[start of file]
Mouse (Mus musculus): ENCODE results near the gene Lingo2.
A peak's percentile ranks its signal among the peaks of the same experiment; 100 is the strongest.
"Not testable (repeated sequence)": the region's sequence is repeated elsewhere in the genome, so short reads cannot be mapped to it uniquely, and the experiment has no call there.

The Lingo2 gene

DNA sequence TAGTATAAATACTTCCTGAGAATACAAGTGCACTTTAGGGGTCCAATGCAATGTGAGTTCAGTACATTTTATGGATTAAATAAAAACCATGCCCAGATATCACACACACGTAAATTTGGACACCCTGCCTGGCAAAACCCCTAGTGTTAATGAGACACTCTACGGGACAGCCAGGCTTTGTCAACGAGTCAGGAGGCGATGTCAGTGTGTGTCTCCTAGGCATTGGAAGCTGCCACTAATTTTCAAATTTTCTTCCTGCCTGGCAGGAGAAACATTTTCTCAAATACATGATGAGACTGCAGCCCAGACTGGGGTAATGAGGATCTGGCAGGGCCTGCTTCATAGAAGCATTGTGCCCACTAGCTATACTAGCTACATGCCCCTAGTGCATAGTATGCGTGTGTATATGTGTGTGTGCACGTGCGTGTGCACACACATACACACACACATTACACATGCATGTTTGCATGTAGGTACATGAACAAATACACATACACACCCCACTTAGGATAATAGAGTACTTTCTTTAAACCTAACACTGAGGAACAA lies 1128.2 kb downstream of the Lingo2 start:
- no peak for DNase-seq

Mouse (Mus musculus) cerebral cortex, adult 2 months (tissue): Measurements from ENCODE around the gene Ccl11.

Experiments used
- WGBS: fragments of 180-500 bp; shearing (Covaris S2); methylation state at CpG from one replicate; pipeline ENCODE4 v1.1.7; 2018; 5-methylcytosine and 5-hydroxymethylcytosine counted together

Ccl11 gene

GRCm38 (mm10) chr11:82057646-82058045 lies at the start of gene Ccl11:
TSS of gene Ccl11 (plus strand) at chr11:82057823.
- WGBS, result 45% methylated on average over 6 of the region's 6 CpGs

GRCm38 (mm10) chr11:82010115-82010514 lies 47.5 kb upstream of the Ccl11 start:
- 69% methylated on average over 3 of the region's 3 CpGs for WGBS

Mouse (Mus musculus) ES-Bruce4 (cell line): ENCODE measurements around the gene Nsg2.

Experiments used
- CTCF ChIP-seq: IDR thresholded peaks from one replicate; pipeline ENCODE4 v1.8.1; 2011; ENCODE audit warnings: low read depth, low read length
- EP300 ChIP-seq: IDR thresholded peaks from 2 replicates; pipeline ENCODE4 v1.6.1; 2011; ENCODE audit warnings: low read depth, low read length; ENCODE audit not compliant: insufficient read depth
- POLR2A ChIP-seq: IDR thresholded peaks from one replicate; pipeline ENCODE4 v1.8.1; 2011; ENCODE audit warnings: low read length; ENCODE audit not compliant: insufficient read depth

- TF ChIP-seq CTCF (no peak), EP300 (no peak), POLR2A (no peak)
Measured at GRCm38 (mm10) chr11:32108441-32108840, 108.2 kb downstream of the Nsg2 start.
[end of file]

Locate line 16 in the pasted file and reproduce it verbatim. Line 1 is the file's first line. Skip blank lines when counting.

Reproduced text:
Mouse (Mus musculus) ES-Bruce4 (cell line): ENCODE measurements around the gene Nsg2.